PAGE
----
This was based on experiments where (i) SCFAs were fed to mice; (ii) faecal material from PD patients were transplanted into mice; and (iii) gut matter from normal humans were transplanted into mice – only the first two groups of mice developed symptoms of PD.

The University of Luxembourg and University of Alabama have also detected similar connections between PD and HGM. The Luxembourg paper goes further and suggested a link between a problematic HGM and the sleeping condition called Idiopathic Rapid-Eye-Movement Sleep Behaviour Disorder (iRBD) – and people with iRBD have a higher risk of developing PD in later life.

They also identified a relationship between certain HGM bacteria and depression.

An earlier 2012 joint paper by Harvard Medical School and Oxford University proposed that dysbiosis (an impairment of the HGM) is the root cause of many illnesses, including Irritable Bowel Syndrome, metabolic diseases, allergies, cardiovascular issues and, once again, neurological diseases.

Experiments done on mice at CalTech in 2013 also suggested a link between autism and HGM bacteria called Bacteroides fragilis which are notably lacking in children with autism, though it was unclear whether the link was causal or consequential.

HGM And Bingeing

Amazingly, it is only within the last few years that science is starting to quantify how seriously important HGM is to overall health – previously it was mostly theories and anecdotal inferences.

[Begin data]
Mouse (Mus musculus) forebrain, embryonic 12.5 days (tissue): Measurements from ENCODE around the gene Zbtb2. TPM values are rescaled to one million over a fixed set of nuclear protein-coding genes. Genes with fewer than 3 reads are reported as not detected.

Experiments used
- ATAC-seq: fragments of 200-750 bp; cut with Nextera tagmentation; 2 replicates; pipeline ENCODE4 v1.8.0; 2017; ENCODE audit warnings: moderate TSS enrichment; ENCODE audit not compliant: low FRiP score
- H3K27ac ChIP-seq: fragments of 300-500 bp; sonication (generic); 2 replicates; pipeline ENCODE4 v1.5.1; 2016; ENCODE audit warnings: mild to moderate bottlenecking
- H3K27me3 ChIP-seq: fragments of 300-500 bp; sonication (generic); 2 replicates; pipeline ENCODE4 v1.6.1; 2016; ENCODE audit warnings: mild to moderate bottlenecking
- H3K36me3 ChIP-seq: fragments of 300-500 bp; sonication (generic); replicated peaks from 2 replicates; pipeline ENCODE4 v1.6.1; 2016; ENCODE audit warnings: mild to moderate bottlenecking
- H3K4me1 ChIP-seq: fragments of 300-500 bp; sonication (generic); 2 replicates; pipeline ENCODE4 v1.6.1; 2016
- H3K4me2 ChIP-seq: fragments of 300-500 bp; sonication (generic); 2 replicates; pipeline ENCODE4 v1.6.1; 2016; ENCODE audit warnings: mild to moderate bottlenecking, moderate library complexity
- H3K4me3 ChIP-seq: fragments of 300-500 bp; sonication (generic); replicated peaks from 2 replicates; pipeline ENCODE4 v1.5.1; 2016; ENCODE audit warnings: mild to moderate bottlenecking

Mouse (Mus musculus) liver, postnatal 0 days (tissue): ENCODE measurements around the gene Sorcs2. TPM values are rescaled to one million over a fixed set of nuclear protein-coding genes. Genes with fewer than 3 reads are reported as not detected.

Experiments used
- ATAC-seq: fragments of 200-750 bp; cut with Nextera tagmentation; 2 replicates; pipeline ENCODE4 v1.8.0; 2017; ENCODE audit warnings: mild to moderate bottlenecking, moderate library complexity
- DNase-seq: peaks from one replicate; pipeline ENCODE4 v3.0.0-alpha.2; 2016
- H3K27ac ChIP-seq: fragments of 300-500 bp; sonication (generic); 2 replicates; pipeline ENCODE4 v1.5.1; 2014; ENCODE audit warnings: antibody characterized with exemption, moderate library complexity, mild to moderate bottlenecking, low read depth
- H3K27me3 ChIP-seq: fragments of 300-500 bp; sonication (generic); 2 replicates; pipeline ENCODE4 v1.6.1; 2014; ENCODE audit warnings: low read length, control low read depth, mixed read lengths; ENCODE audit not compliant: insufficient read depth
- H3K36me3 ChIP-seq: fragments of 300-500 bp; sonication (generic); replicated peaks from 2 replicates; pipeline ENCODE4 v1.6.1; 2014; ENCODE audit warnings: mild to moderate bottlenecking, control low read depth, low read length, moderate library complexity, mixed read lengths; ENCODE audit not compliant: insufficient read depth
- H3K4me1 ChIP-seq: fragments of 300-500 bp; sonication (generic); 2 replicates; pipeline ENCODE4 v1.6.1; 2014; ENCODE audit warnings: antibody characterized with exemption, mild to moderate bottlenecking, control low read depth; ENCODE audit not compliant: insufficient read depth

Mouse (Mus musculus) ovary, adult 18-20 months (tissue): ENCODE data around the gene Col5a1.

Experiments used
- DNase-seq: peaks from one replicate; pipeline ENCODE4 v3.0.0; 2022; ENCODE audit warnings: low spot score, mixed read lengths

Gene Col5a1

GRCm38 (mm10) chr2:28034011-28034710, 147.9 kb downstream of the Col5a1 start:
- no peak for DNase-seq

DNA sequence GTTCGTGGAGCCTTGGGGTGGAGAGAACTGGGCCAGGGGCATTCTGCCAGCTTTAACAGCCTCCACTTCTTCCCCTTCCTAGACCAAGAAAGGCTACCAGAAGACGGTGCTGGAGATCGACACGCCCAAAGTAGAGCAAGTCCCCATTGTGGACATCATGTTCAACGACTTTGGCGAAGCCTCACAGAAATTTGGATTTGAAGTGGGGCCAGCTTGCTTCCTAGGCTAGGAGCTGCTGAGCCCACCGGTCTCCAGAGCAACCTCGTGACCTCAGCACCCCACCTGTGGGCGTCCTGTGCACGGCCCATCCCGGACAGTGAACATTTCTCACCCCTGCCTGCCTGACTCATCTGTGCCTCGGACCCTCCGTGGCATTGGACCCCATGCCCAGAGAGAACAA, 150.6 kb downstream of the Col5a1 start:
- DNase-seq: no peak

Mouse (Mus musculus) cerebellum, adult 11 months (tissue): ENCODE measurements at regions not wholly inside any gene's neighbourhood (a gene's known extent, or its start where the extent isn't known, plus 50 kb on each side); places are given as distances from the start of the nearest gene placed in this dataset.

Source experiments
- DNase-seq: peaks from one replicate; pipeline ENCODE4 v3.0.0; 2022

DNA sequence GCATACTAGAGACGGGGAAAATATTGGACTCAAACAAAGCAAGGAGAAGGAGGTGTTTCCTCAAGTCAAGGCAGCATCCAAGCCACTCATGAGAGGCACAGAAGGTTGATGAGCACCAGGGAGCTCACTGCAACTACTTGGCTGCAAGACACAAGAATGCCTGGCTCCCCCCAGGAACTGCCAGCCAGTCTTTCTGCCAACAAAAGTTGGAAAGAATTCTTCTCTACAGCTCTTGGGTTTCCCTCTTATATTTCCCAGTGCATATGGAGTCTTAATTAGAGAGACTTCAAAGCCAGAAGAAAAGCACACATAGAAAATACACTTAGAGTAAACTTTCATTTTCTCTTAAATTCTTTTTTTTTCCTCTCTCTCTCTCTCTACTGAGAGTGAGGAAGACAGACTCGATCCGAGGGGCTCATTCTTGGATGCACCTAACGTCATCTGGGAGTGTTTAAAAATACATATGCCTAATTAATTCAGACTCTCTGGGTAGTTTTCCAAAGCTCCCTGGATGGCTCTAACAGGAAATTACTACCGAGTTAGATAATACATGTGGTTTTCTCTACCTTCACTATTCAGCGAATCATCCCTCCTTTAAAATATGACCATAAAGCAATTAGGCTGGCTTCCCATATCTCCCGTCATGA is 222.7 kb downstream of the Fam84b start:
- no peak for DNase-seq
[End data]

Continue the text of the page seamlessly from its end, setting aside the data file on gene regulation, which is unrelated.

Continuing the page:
You probably know that humans have a second brain called the Enteric Nervous System (ENS) which also significantly affects well-being – this was discovered less than 20 years ago, and the HGM is contained within the ENS. If you are interested, read this short story, "The nine-metre brain".

Therefore, the concern is that a bad (or excessive) diet can cause some sort of damage to HGM – which in turn can cause problems affecting the health of the rest of the body, including the brain. It is a plausible explanation as to why I (and probably many other people) feel disquieted and constipated for days after serious bingeing on rich food and alcohol.

Note that the ENS is made up of neurons (like the brain) and any activity that can destroy ENS neurons can probably spread to the brain eventually.

As an aside, laxatives are often used to treat constipation, but overuse can cause side-effects and obscure underlying HGM issues. How various laxatives work depends on their chemicals (and it is complicated to explain everything) – but they can be extremely effective (eg. magnesium citrate) so I would not suggest taking laxatives with a sleeping pill.

There will be more on how bad diets and over-indulgence affect the HGM in the next part.